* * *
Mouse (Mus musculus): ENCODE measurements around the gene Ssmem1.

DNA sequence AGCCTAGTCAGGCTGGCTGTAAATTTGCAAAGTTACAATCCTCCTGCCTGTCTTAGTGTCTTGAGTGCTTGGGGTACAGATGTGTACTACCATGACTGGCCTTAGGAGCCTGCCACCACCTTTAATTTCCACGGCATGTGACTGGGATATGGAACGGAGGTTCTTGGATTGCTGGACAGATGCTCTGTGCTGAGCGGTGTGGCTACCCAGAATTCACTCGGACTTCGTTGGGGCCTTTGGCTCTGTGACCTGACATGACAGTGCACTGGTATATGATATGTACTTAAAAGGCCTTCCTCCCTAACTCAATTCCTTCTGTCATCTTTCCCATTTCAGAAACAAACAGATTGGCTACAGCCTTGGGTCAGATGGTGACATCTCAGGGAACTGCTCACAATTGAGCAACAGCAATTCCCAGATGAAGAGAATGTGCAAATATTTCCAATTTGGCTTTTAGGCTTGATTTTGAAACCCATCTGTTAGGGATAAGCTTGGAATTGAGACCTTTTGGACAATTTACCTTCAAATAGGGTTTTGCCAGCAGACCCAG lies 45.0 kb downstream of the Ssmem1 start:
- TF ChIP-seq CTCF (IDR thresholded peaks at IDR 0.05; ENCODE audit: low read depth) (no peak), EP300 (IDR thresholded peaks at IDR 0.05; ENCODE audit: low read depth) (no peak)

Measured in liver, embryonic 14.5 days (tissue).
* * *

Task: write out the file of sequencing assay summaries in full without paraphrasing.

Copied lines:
Mouse (Mus musculus): ENCODE measurements around the gene Ssmem1.

DNA sequence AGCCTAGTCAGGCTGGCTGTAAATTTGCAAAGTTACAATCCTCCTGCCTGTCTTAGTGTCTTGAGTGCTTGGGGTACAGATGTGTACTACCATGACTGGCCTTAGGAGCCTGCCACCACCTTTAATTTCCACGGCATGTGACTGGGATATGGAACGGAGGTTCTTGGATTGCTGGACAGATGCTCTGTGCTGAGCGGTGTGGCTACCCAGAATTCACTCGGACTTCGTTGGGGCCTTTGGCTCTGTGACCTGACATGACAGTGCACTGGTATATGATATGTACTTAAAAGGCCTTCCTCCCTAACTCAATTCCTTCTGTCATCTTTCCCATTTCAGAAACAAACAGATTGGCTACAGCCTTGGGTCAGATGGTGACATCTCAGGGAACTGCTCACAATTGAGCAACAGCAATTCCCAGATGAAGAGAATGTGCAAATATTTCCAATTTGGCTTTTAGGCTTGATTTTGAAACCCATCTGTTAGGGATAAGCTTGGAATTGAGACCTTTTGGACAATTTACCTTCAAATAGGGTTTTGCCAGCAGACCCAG lies 45.0 kb downstream of the Ssmem1 start:
- TF ChIP-seq CTCF (IDR thresholded peaks at IDR 0.05; ENCODE audit: low read depth) (no peak), EP300 (IDR thresholded peaks at IDR 0.05; ENCODE audit: low read depth) (no peak)

Measured in liver, embryonic 14.5 days (tissue).